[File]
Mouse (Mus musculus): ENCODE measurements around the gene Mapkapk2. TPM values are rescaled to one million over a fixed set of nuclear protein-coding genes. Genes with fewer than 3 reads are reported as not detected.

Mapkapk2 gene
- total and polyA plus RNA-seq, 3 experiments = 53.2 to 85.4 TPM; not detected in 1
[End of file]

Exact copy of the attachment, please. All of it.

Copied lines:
Mouse (Mus musculus): ENCODE measurements around the gene Mapkapk2. TPM values are rescaled to one million over a fixed set of nuclear protein-coding genes. Genes with fewer than 3 reads are reported as not detected.

Mapkapk2 gene
- total and polyA plus RNA-seq, 3 experiments = 53.2 to 85.4 TPM; not detected in 1